Offline TCS4605R

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Re: catastrophic bummer
« Reply #35 on: Wednesday,April 15, 2015, 08:48:45 PM »
You say the plugs only have 1000 miles on them.  I have had plugs that were bad 'out of the box' - try a new set of plugs next time you fire it up.  How many miles do you have on the plug wires.  My wife's 1991 Miata has gone thru at least (4) sets of plug wires - the old ones worked great at low RPM, but gave up at higher RPM.  It is either spark or fuel - I think it is spark related.

Tom
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Offline EuropaTC

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Re: catastrophic bummer
« Reply #36 on: Wednesday,April 15, 2015, 10:44:30 PM »
Hi Mark,

Following on the spark plug idea, although they are relatively new it might just be that if they are always running black you've managed to get enough fouling on the insulator to cause one or more to break down or stutter every now and then ?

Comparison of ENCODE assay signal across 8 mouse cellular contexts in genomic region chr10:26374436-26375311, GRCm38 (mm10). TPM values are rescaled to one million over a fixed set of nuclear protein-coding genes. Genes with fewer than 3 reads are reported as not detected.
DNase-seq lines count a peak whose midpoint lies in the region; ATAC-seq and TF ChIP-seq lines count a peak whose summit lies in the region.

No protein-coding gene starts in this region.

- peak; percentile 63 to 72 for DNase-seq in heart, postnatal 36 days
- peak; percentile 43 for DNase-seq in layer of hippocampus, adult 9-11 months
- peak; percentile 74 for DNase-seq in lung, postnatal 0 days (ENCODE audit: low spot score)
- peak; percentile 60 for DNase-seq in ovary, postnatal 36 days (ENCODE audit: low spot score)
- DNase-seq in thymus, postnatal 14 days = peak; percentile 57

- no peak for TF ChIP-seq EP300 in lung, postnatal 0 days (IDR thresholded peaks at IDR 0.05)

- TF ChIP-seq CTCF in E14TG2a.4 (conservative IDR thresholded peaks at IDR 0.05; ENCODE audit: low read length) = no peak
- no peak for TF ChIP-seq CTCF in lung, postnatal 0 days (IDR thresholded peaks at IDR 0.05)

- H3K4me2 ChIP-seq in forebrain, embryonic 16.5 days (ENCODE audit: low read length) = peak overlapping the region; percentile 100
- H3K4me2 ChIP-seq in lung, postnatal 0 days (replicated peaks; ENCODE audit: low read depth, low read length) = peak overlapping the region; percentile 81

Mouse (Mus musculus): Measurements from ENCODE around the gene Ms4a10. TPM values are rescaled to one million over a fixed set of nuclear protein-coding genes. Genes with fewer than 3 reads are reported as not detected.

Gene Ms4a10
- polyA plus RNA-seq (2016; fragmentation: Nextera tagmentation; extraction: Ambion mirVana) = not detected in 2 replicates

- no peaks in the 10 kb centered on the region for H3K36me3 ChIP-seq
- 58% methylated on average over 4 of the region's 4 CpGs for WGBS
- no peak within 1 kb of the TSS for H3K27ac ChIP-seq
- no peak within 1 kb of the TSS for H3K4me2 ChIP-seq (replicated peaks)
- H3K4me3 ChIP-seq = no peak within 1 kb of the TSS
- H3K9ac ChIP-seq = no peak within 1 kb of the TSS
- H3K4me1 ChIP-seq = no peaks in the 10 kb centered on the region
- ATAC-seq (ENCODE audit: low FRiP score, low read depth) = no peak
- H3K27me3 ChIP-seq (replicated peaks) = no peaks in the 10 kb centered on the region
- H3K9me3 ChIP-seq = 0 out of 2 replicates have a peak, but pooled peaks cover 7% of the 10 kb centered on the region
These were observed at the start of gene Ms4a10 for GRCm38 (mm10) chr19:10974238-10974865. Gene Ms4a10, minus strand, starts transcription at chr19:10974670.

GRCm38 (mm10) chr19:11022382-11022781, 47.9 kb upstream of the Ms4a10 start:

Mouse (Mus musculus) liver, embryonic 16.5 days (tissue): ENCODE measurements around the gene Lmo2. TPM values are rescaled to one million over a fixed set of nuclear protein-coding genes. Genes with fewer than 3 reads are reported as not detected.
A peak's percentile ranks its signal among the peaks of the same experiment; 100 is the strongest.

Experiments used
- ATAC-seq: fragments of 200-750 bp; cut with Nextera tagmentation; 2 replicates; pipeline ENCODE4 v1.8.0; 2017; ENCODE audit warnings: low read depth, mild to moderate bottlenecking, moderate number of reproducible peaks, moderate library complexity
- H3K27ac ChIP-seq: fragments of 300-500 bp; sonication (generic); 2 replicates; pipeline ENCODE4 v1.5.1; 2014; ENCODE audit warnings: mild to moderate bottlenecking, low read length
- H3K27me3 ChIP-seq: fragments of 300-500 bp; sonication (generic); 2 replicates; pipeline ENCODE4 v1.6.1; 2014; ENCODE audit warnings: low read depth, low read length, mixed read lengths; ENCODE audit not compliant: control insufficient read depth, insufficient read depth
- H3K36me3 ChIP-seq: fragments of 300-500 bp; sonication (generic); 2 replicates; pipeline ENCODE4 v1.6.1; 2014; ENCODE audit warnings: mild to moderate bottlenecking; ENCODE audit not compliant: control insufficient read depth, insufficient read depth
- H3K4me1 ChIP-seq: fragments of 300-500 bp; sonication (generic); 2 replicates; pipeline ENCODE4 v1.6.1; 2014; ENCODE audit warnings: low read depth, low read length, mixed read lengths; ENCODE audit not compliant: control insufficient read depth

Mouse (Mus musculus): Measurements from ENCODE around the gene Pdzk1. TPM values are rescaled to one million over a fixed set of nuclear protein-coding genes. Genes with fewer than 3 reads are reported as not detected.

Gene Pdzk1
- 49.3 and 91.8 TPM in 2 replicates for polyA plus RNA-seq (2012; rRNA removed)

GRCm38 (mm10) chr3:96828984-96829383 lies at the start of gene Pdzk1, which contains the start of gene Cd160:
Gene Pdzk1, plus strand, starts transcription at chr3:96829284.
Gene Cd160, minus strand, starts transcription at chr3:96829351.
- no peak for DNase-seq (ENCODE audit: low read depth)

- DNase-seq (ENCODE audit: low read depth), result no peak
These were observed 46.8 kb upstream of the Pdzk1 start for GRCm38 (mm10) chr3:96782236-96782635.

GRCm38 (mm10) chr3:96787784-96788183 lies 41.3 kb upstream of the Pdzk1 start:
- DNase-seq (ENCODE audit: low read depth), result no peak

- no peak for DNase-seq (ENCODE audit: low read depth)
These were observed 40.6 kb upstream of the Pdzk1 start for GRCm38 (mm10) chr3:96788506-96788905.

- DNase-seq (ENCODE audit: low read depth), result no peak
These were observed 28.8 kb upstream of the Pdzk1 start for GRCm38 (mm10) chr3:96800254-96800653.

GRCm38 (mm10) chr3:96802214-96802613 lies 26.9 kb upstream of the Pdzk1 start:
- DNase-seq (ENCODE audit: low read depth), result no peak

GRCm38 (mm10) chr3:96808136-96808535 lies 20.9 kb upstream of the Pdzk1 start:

There has been a lot of debate on the Elan forum regarding plug selection for our engines and the general view seems to be that the Lotus recommendation of Champion N7Y is too cold for your average driver these days. (maybe we all used to drive around on the red line in the 60s ?   ;)  )

Anyway I decided to try a hotter plug as both the Elan & Europa run rich with dark plugs and I changed to NGK BP6ES, which I think are roughly equivalent to Champion N9Y. I don't do enough mileage to shout "Eureka !!!" but having had them in both cars for a couple of years now, I do think they are more suited to my driving as they appear to run cleaner. Some folks seem to use BP5ES which are even hotter and I might give them a shot next time. (NGK and Champion helpfully use opposite numbering systems from hot to cold which confuses me no end)

Brian
 

Offline 3929R

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Re: catastrophic bummer
« Reply #37 on: Saturday,April 25, 2015, 08:36:54 PM »
Thanks again for all the replies, thoughts, and ideas.

I drove the car today and she ran just fine. I swapped the number 1 plug for the number 4 plug just to see if the same plug would be a bit wet in a different cylinder or if the #1 cylinder would be a bit wet with a different plug. After my drive all four plugs looked about the same and were a bit blacker than I believe they should be. I would guess I'm running rich because of my elevation, ~4,500 feet.